Some of you may have realised that I have a tendency to overcommit myself. Whether it’s making cakes at 10pm, leading running groups for beginners, volunteering at parkrun, hosting cake clubs, learning Italian, attempting to add a couple of hundred words to my novel in the evening, blogging(!), making cards/cross stitches/bauble wreaths/arm knitted scarves (yes, really) for people and probably more that I can’t remember as my brain is in a permanent low state of frazzlement (yes that’s now a word). I often get asked how I do as much as I do and sometimes I don’t really know. I guess some weeks some of these things take a back seat to others and I try my best to prioritise whilst still – most importantly – finding time for my family and friends.
Standard Monday evening
I like to help people and I’m awful at saying no regardless of circumstances. And I really hate to let people down once I’ve committed to something. But mostly I think I have quite a bad case of FOMO. I like to sign up to things and say yes to things that interest me because what if they’re brilliant and I’m not there? So earlier this year I signed up to the Great Eastern Run which took place on Sunday. But I didn’t run it.
If you’ve ever done a big-ish run before you’ll know that you have to sign up for these things pretty far in advance. For example, the Cambridge Half is at the end of February but entries open next week. And we all know about the London Marathon timings thanks to a recent influx of status updates and tweets of joy or frustration from those trying to get a place. And having that amount of time can be a really good thing as it gives you the chance to formulate a cracking training plan. But on the flip side you always sign up to these things knowing you may get injured during training or come down ill a few days beforehand. Those are the breaks. But I wasn’t ill or injured. I simply wasn’t in the right mental state or indeed the best physical state to run 13 miles, and that wasn’t an easy thing to accept.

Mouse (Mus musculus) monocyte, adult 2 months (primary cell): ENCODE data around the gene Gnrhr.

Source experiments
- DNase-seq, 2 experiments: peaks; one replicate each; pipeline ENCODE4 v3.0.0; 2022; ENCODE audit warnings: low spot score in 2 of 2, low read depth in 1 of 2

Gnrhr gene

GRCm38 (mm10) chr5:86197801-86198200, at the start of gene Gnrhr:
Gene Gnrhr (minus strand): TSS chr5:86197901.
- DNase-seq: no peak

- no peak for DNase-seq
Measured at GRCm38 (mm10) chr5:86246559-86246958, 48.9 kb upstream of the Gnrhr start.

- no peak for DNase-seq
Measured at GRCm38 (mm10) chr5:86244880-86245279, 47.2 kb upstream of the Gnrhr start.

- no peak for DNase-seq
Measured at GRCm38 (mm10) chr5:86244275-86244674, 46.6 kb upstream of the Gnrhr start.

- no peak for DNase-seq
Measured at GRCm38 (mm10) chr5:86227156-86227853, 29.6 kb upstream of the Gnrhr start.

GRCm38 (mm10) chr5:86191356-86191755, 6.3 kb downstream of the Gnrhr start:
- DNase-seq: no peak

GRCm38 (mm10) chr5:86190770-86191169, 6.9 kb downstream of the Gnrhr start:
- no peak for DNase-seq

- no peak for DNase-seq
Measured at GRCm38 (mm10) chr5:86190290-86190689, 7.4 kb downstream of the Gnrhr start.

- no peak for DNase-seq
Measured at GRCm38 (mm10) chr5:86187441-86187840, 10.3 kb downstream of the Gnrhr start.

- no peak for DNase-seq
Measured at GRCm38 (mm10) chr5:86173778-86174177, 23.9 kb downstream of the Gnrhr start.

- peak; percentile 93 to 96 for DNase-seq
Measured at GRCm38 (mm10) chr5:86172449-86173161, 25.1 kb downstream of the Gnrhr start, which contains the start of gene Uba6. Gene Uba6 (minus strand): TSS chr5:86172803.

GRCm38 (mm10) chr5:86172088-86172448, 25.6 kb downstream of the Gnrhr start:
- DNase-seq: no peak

Marathon disappointments from some awesome Twitter types I follow
Now I know I can run 13 miles. I’ve done it a few times and although it’s not easy I’m physically fit enough to do it. But I want to do every race to the best of my ability, and so much of my training recently has been on interval and speedwork, leaving distance training to take a back seat. About 6 weeks ago I was starting to get nervous about the run, and I decided to talk to Alan to see what he thought I should do. But he raised the subject before I had the chance. He told me he didn’t think I should do it because I wasn’t quite in the right head space, which would make me more likely to have a bad run which would set me back mentally and also put me at risk of picking up an injury. Naturally my competitive instinct at that moment was to protest, to claim that of course I could do it. I thought I was letting myself down by backing out, not to mention my friend Elaine who had also signed up for it with the understanding that we’d be emotionally supporting each other to the finish line. But so much of the relationship between a runner and their coach is based on trust. If Alan gave me some advice and I then ignored it, then why should he bother? Plus can you imagine how insufferable he would be if I did get an injury? So we made a deal – give this one a miss with the aim to smash the Cambridge Half in February. And let’s face it – Alan has been right about an awful lot recently.
So this weekend I went seriously easy on myself and did very little. On Saturday evening Pete and I went for a speedy run around Ely in frankly gorgeous weather, managing a chatty 5.4 miles in 40:30 which would put me in a comfortable 10k PB position. And then on Sunday morning I did Zumba with Elaine, laughing most of the way through the class at her antics before going to coffee with her where we put the world to rights for over and hour.
Scrolling through Facebook and Twitter later that day I did feel a pang of envy at those who had done the run, but I knew I had made the right decision. Sometimes you have to walk (or indeed run) away from something because it’s the right thing to do at that moment, even if the competitive part of you is yelling at you to just do it anyway and sod the consequences. Plus I have the Town & Gown 10k in two weeks, and after my run with Pete I’m now looking forward to it, feeling strong and confident that my chances of a good run are high.
Sometimes I have to admit that my coach knows better than I do and that it’s OK to have an incredibly lazy weekend where you leave an indentation in the armchair because you’ve read 150 pages of your book and not moved for two hours except to reach for another chocolate. Sometimes you just need to do nothing.
And ok, so I did bake biscuits on Sunday afternoon, but they were easy ones, honest!